A Unique constellation of Facilities
At Cornell, biophysics students use the most sophisticated research facilities
devoted to X-ray crystallography, optical, laser and magnetic resonance spectroscopy
The Cornell Center for Advanced
Computing houses a high-performance computing facility that has
major biophysical applications, including computation of the energetics
of protein folding, molecular dynamics simulation of macromolecules and
novel uses of computer graphics. The CAC provides over 700 computing nodes
in a variety of serial and parallel configurations to Cornell researchers
and is connected to the national NSF-supported Teragrid high-end computing
resource. The Computational Biology Service Unit within the CAC maintains
an extensive suite of computational biology software and consults and collaborates
on Cornell research projects requiring expertise in genomics, proteomics,
data mining, or structural and computational biology.
The Cornell High Energy Synchrotron Source or CHESS, produces intense
X-ray beams useful for scientific studies ranging from solid-state physics
and chemistry to biology. The facility is capable of wide- and small-angle
scattering, XAFS (X ray absorption fine structure) and macromolecular crystallography.
With X-ray beams compressed to one-thousandth the diameter of a human hair,
CHESS can characterize materials at an unprecedented resolution. A national
resource built and operated largely with funds from the National Science Foundation,
CHESS attracts distinguished visiting scientists from all over the world.
MacCHESS, the Macromolecular Diffraction Facility at the Cornell High Energy
Synchrotron Source, is used by investigators throughout the world for
research on novel applications of synchrotron radiation to problems involving
physical biochemistry and biomedical research. Its specialties include multiple
wavelength anomalous diffraction (MAD), ultrahigh resolution X-ray diffraction
and the development of new apparatus and techniques. Crystallographic studies
of pathogenic viruses and toxins can be done in the high-level biohazard
containment facility. One of MacCHESS's highly successful advancements is
the development and utilization of ultrafast and highly sensitive CCD (charge-coupled
device) detectors. Solution scattering studies allow determination of the
size and shape of proteins and nucleic acids in solution. MacCHESS is funded
by the National Institutes of Health.
The Developmental Resource for Biophysical Imaging Opto-Electronics
uses and develops new technology in physical optics, lasers and computation
to develop innovative experimental methods in optical microscopy for studying
molecular mechanisms in cellular biophysics. One of the Resource's breakthroughs
is in the application of two-photon spectroscopy and imaging to biological
systems. The facility is supported by grants from the National Institutes of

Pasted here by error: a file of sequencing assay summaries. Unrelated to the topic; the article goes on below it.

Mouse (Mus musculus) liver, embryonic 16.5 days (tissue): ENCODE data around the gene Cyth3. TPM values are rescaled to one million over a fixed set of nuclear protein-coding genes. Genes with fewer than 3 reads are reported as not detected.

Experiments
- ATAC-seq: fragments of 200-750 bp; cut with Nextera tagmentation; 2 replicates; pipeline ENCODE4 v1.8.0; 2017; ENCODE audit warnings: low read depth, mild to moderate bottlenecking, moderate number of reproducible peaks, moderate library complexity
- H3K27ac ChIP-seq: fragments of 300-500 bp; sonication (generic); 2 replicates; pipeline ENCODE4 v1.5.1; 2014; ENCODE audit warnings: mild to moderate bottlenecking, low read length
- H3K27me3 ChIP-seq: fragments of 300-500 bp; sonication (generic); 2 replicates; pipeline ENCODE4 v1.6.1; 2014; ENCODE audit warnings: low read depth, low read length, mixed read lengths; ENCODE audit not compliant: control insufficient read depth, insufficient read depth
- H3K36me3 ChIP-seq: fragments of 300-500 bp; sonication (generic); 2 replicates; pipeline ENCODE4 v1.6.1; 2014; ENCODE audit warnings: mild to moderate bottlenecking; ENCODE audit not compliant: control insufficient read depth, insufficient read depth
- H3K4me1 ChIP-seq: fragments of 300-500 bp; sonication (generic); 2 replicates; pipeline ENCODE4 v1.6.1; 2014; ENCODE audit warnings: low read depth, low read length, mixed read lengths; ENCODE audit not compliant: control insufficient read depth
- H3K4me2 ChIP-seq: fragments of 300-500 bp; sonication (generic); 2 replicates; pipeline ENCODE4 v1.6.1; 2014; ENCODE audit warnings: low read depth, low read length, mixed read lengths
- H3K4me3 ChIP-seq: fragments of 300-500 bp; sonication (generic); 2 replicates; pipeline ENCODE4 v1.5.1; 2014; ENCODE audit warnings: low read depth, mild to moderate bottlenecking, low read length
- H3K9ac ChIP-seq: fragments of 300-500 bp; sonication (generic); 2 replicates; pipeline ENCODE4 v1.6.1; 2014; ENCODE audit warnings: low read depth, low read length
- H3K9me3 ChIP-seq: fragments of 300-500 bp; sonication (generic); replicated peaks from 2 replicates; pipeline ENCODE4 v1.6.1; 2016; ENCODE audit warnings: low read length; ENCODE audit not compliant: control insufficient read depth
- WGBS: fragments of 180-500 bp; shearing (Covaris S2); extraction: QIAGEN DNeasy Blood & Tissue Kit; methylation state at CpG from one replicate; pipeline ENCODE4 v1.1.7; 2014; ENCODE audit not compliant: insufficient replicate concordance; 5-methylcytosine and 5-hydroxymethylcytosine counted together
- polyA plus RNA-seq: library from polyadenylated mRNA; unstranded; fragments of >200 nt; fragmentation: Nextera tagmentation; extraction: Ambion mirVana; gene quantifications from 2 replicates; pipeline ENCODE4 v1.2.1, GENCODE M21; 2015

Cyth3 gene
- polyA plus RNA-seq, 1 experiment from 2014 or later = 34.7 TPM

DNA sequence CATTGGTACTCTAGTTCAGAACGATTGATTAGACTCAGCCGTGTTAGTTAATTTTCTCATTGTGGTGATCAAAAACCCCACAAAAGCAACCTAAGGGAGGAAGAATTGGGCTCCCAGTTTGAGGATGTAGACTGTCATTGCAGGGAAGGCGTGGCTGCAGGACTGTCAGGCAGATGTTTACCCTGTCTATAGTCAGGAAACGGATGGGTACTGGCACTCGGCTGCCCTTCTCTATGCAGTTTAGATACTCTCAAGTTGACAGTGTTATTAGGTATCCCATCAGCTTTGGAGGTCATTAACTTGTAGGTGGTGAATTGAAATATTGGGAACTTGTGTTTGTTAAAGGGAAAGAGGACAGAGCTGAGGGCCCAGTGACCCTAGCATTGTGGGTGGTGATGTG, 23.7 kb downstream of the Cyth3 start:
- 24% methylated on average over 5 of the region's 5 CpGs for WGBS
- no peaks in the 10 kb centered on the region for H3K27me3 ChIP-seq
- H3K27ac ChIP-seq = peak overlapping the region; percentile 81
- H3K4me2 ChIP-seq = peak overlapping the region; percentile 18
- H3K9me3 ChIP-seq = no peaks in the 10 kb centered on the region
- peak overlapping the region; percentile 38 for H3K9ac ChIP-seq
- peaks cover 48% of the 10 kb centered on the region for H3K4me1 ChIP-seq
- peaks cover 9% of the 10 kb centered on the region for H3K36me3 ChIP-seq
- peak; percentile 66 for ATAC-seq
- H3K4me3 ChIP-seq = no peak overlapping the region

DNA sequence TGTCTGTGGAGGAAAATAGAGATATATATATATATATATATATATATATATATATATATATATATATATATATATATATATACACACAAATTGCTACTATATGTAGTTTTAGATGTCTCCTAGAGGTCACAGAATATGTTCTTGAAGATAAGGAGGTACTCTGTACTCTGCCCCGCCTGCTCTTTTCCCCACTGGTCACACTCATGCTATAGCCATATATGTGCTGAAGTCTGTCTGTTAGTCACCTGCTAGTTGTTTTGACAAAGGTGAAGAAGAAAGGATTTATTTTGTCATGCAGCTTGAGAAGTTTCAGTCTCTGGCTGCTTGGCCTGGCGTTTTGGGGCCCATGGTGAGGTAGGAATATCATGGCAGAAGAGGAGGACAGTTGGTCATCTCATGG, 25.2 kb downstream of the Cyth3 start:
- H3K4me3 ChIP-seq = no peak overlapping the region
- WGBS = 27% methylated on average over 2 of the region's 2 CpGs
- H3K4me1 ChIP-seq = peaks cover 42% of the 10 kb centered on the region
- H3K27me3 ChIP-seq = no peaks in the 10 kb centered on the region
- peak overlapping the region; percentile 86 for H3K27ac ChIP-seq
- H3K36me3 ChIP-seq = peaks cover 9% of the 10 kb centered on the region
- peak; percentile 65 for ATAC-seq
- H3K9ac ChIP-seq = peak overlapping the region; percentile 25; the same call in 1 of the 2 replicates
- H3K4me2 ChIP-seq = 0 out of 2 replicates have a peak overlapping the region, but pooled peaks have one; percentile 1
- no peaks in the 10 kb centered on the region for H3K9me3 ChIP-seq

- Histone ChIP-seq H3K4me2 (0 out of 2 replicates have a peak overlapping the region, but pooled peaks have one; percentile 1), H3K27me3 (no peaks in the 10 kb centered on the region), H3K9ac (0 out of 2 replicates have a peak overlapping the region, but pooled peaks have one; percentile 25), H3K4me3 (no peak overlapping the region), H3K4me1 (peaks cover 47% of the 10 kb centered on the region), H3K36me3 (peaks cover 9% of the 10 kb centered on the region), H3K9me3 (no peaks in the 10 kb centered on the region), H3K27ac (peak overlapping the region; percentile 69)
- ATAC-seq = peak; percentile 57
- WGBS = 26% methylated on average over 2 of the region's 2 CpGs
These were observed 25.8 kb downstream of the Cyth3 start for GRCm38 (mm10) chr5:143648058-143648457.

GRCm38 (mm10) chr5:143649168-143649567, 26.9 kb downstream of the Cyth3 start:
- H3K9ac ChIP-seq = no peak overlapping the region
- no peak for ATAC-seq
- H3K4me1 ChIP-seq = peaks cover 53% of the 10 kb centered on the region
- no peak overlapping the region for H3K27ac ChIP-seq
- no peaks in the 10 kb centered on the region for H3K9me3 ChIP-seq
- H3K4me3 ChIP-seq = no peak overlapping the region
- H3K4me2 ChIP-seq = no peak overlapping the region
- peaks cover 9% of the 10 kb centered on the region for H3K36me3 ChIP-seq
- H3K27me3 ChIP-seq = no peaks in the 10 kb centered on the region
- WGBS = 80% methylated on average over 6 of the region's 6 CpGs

Health, the National Science Foundation, and the Department of Energy.
The Center for Advanced Technology in Biotechnology, also known as the
Biotechnology Center, is equipped with support facilities for research
in biophysics, including automated DNA and peptide synthesis; amino acid
analysis and sequencing; computerized protein DNA and RNA sequence analysis;
matrix-assisted laser desorption mass spectroscopy and fluorescence imaging,
confocal microscopy and video microscopy services-plus a fermentation center
and a plant cell culture and transformation facility. The center funds research
on campus, provides a venue for students and faculty members to interact
with representatives of industry and sponsors seminars and workshops of interest
to biophysics students.
The Nanobiotechnology Center functions as the core of a rapidly advancing
area of scientific and technological opportunity that applies the tools and
processes of nano/microfabrication to build devices for studying biosystems.
Researchers learn from biology to create new micro-nanoscale devices to better
understand life processes at the nanoscale. The Nanobiotechnology Center
(NBTC), a National Science Foundation, Science and Technology Center is characterized
by its highly interdisciplinary nature and features a close collaboration
between life scientists, physical scientists, and engineers. We also share
a commitment to education and outreach, taking the discoveries from the laboratory
and realizing their potential benefit to society.
The NBTC shared facility is a user-oriented research and education facility,
designed to advance interdisciplinary programs in nanobiotechnology. It is
open to NBTC faculty, staff, students and affiliates, the Cornell community,
and researchers from other academic institutions and industry. The industrial
access is enhanced and promoted with funding from the New York State Office
of Science, Technology and Academic Research (NYSTAR).
The facility has equipment located in Duffield and Clark Hall and offers a
full range of capabilities and services for design, fabrication, and characterization
of substrates and devices for nanobiotechnology. NBTC cleanroom tools (see
below for details) process and fabricate novel materials and substrates. Chemical
and bio-processing labs on the second floor provide capabilities required to
functionalize and charcterize substrates and materials for nanobiotechnology
The Biomolecular NMR Center is dedicated to the study of the architecture
and internal motions of biological macromolecules (proteins, RNA and DNA).
Housed in the Biotechnology Building, the center features a 14.1 tesla (600
MHz) NMR spectrometer fully capable of performing the most challenging, high-resolution
NMR experiments. The spectrometer, a Varian Unity INOVA, embodies the latest
advances in NMR technology, including four radio frequency channels and pulsed